1. Need iwlwifi modlule loaded into kernel

This requires firmware (non-free package is firmware-iwlwifi) to be installed

  1. Also install wireless-tools package
  2. Verify device is accessible with iwconfig
  3. Raise interface with ifconfig wlan0 up
  4. Configure wireless interface with network-manager or wicd
  5. Be sure to point wicd to wlan0

Other steps


There are a couple ways to install it - covered here:

I use the oracle ppa, and add it to /etc/apt/sources.list.d/virtualbox.list


  1. Stop console beeps while in X with (as root) xset b off
  2. Stop console beep on gdm login screen using gdmsetup program

    OR uncomment set bell-style none in /etc/inputrc for a permanent solution in consoles.

    OR blacklist the kernel module by adding `blacklist pcspkr" to /etc/modprobe.d/blacklist.conf


arandr provides screen management (frontend for `xrandr" commands). VGA 1 is the VGA port on the side of the laptop, LVDS1 is the laptop's screen

URXVT and other X configs

Setting preferences for X and X applications can be done using .Xdefaults and .Xresources files. See After adding something to these files use `xrdb -merge ~/.Xdefaults/Xresources".

urxvt is a nice light terminal to replace xterm, but it pays to configure its default colors:

Create ~/.Xdefaults Add a bunch of lines with color definitions and other URxvt config options I used the wiki at Also see


Installed vim with vim-gtk3 Configured in .vimrc using the Brad Moolenar example from vim website Added `set nobackup" to keep annoying backup files (file.txt~) away.


  1. Download binary from
  2. Extract binary and move to desired folder (probably /usr/local/installed)
  3. Run with './btsync'
  4. Access user interface at http://localhost:8888/gui/

May want to autostart this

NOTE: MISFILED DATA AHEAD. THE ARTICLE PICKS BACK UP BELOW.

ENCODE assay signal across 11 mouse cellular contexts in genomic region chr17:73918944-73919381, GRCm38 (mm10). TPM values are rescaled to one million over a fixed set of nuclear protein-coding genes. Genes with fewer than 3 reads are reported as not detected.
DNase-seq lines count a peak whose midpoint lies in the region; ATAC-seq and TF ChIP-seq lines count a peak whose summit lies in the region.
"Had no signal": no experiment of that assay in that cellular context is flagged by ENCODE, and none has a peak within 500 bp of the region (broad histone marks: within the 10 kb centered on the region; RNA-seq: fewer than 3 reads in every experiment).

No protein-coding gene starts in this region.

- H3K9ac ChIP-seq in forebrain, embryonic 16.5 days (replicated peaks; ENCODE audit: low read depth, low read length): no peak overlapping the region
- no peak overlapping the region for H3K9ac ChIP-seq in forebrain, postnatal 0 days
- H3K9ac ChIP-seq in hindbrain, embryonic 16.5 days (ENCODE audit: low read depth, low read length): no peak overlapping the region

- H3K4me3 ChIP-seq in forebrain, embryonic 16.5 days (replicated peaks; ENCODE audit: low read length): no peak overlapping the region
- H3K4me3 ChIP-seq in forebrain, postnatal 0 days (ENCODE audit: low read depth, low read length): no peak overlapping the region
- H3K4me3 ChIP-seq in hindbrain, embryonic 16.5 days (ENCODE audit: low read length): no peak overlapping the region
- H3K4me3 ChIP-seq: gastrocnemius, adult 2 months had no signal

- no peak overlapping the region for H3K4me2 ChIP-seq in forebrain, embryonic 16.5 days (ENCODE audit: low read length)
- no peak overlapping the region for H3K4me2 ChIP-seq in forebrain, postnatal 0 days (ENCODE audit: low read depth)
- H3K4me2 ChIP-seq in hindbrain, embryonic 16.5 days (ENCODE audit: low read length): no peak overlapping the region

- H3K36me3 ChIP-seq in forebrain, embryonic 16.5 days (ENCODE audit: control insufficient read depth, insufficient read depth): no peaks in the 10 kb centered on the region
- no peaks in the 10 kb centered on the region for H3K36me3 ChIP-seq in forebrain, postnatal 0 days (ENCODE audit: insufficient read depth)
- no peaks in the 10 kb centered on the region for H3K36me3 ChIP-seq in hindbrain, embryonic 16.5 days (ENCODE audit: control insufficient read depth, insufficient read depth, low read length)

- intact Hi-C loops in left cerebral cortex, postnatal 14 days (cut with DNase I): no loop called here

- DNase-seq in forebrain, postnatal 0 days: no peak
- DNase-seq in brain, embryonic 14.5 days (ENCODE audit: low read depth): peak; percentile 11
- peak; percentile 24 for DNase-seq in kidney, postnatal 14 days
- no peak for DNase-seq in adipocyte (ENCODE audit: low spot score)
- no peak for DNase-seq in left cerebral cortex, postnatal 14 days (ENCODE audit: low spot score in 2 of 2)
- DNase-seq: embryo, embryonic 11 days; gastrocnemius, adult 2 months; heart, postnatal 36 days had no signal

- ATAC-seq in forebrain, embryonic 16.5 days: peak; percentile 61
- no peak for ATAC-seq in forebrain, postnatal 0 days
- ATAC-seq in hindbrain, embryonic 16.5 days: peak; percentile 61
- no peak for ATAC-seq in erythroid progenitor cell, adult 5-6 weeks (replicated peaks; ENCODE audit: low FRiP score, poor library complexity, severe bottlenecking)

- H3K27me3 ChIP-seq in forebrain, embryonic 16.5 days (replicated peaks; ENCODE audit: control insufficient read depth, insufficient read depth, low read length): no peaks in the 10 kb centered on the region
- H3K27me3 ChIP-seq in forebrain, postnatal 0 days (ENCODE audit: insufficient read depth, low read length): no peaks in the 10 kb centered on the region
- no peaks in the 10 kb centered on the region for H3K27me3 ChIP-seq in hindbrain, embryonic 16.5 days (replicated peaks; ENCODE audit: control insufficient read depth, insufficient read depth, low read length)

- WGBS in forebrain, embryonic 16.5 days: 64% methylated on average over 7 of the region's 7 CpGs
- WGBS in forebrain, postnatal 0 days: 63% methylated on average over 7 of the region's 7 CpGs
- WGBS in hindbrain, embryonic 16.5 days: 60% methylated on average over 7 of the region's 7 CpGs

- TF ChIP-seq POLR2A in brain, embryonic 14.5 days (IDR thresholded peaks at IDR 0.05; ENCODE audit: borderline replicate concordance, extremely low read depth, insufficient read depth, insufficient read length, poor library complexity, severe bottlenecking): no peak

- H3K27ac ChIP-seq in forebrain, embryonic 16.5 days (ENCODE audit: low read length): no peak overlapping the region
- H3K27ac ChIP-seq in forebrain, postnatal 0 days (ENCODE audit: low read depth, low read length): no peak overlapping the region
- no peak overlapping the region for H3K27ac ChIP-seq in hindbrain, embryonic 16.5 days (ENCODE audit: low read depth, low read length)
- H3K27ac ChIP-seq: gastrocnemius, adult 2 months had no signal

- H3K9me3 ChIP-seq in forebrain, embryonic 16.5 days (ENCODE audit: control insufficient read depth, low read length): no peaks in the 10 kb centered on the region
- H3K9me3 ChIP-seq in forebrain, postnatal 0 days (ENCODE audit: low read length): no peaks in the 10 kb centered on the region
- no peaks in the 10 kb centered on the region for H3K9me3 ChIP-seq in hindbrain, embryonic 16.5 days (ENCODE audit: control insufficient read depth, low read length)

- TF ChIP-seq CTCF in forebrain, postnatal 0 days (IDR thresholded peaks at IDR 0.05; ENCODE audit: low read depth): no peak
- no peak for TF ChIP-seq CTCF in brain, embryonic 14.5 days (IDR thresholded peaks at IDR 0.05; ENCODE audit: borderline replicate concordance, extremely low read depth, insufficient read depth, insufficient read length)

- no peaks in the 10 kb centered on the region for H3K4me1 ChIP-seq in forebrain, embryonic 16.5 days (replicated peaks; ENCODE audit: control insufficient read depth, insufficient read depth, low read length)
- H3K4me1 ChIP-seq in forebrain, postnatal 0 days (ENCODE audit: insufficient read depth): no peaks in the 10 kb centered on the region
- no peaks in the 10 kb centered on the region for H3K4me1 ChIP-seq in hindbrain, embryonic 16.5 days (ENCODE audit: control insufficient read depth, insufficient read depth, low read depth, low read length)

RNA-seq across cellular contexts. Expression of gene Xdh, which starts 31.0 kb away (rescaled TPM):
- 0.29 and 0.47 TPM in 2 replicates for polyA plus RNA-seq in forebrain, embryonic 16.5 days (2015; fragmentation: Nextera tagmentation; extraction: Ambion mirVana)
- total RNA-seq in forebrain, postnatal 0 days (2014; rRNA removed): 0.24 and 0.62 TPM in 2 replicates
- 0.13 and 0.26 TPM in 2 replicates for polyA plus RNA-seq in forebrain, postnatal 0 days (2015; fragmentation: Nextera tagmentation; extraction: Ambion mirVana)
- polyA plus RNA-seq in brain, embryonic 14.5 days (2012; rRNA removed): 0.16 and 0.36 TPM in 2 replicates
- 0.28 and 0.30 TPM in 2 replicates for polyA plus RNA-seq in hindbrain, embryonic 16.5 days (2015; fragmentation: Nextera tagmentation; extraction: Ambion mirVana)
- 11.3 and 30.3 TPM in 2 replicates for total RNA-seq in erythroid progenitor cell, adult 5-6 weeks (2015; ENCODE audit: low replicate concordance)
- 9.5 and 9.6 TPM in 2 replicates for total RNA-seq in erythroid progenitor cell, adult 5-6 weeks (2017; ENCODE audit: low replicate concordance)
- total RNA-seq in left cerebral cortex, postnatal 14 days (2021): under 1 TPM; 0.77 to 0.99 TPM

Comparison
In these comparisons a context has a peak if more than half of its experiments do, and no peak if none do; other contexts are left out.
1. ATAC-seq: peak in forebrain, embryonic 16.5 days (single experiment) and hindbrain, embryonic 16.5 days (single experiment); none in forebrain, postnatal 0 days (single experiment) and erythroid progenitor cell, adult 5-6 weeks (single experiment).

I installed Shotwell as a photo organizer This relies on libgphoto2 to communicate with my Canon cameras, it all seems to work as long as this is installed. Gphoto2 can be used to access cameras on the command line.


See here:

There is a skype for linux deb package to download at:

SIGNAL has instructions for the desktop app


Installing .deb files: Debian packages (.deb files) can be downloaded from various sources. They can be unpacked and installed with `dpkg -i ..." If the .deb fails to install read the dependency output and install the required dependencies and then reinstall.

Getting information about packages: apt-cache showpkg ..." gives very detailed info about packages, dependencies, etc.apt-cache policy ..." gives info about the repositories a package is in apt-get show ..." gives general info about packages, good for prior to install"apt-cache search ..." searches for a packageapt-get install -s ..." simulates the install of a package

Viewing logs: All logs are in /var/log/. They can be viewed in a terminal using less, more, etc. `tail /var/log/..." shows the last 10 lines of a log. "tail -f /var/log/... follows the log and updates the display as it is appended.


  • xorg
  • openbox
  • obconf
  • xfce4
  • zotero extension - point to ~/data/literature/zotero in prefs
  • gnumeric
  • abiword
  • libreoffice writer, calc, impress
  • libreoffice-gtk (helps with desktop integration)
  • htop
  • powertop
  • vim-gtk - set prefs with .vimrc (use moolenaar example)
  • google-earth - installed with smxi
  • chromium-browser
  • gimp
  • numpy
  • scipy
  • matplotlib
  • ipython
  • shotwell
  • rdesktop (remote desktop for windows access)
  • mpd (music player daemon)
  • gmpc (client for music player daemon)
  • hpodder (podcatcher)